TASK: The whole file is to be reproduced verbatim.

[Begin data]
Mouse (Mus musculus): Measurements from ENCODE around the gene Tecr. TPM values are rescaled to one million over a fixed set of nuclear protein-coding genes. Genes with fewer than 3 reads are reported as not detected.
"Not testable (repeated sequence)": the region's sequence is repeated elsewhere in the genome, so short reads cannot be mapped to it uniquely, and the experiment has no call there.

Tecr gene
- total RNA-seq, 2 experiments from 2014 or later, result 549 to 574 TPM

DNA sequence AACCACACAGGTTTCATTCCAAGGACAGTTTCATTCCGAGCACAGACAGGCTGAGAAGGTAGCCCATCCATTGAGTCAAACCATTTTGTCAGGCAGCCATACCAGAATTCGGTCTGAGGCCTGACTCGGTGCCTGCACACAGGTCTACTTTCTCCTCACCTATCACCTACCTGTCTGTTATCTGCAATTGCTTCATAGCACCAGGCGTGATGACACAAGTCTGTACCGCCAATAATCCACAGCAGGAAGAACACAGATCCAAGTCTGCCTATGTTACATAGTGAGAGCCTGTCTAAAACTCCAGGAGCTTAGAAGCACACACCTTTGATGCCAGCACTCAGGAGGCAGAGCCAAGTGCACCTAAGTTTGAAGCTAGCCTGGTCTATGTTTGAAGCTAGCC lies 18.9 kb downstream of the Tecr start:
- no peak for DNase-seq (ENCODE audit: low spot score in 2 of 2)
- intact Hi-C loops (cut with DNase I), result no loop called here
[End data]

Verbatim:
Mouse (Mus musculus): Measurements from ENCODE around the gene Tecr. TPM values are rescaled to one million over a fixed set of nuclear protein-coding genes. Genes with fewer than 3 reads are reported as not detected.
"Not testable (repeated sequence)": the region's sequence is repeated elsewhere in the genome, so short reads cannot be mapped to it uniquely, and the experiment has no call there.

Tecr gene
- total RNA-seq, 2 experiments from 2014 or later, result 549 to 574 TPM

DNA sequence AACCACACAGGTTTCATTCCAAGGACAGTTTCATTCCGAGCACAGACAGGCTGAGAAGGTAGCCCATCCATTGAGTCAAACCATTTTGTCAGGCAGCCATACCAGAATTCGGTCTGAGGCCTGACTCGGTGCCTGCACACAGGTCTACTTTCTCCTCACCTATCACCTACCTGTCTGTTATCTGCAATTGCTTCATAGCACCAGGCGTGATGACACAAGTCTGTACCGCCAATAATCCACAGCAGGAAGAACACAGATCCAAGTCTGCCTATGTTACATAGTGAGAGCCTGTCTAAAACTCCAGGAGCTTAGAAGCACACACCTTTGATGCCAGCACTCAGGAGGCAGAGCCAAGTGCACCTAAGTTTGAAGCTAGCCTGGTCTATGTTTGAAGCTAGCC lies 18.9 kb downstream of the Tecr start:
- no peak for DNase-seq (ENCODE audit: low spot score in 2 of 2)
- intact Hi-C loops (cut with DNase I), result no loop called here